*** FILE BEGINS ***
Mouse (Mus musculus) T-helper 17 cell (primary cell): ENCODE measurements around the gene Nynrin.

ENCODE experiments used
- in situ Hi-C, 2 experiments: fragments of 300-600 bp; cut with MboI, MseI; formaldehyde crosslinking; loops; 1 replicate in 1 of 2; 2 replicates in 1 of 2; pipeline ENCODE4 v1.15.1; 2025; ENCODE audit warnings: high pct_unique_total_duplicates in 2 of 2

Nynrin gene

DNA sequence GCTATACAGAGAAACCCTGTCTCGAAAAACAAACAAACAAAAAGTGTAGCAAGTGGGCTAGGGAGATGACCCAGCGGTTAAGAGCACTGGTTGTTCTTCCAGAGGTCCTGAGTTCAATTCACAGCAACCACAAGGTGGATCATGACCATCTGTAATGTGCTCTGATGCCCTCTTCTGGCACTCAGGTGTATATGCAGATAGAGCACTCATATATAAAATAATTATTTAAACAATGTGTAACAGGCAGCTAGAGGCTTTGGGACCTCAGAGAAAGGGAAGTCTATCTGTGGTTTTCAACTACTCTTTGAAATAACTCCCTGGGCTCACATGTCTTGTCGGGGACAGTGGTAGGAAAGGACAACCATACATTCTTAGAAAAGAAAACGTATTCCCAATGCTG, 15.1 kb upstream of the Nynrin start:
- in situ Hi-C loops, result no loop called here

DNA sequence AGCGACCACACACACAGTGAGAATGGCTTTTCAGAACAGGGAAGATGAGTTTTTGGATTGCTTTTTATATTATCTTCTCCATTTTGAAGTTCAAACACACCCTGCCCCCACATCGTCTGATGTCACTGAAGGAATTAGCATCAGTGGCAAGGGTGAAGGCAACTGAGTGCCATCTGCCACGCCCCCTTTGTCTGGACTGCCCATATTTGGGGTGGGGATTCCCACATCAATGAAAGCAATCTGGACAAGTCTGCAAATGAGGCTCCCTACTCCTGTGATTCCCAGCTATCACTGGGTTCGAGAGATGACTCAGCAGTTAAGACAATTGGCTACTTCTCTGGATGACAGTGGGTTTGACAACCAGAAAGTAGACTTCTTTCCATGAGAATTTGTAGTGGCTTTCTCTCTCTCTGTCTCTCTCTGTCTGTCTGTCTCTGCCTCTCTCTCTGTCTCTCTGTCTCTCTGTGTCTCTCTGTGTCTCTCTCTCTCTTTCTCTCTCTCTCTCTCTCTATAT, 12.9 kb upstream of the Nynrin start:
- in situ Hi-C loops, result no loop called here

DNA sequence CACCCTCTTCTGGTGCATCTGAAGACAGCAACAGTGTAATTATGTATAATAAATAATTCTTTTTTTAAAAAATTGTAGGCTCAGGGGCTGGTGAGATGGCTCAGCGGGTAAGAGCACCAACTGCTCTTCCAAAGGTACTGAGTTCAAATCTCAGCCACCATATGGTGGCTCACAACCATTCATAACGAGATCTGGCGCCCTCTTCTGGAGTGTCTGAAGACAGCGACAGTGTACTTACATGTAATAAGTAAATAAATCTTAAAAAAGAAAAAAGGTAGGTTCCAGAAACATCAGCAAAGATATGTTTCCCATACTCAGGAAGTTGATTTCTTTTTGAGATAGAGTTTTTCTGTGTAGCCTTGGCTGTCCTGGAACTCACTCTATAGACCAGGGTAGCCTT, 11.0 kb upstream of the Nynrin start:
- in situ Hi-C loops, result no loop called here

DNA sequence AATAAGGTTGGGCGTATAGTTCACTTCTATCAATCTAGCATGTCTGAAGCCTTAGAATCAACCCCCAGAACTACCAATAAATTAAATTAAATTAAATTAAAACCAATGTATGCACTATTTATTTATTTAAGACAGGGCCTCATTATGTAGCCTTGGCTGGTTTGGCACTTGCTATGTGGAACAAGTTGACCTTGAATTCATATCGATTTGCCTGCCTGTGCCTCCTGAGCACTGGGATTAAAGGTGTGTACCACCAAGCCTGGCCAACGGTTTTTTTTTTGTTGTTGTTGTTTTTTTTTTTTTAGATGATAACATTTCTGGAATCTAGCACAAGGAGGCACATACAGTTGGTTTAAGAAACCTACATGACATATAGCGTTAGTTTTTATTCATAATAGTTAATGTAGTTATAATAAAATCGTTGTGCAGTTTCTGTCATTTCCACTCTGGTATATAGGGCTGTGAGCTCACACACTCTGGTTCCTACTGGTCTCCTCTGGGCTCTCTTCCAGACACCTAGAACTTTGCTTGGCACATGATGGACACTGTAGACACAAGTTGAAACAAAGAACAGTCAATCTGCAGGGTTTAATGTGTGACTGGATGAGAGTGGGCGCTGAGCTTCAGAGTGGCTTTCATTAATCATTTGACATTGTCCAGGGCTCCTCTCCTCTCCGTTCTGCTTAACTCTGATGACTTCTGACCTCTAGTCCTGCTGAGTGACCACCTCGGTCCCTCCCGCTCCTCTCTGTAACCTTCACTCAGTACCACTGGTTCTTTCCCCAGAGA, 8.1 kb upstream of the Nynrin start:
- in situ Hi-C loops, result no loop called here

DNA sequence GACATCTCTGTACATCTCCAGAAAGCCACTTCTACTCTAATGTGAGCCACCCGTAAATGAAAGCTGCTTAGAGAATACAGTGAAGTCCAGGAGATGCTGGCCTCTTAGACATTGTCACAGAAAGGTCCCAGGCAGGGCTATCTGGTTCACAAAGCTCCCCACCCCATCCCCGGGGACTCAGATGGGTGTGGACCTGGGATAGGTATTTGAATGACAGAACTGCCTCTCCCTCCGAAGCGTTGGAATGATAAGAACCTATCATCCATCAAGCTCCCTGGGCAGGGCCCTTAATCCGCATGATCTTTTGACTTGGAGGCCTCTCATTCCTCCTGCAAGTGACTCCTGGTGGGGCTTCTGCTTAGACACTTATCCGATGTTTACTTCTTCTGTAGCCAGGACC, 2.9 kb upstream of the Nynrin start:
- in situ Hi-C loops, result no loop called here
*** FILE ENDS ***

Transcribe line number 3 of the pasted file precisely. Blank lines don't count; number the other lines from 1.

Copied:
- in situ Hi-C, 2 experiments: fragments of 300-600 bp; cut with MboI, MseI; formaldehyde crosslinking; loops; 1 replicate in 1 of 2; 2 replicates in 1 of 2; pipeline ENCODE4 v1.15.1; 2025; ENCODE audit warnings: high pct_unique_total_duplicates in 2 of 2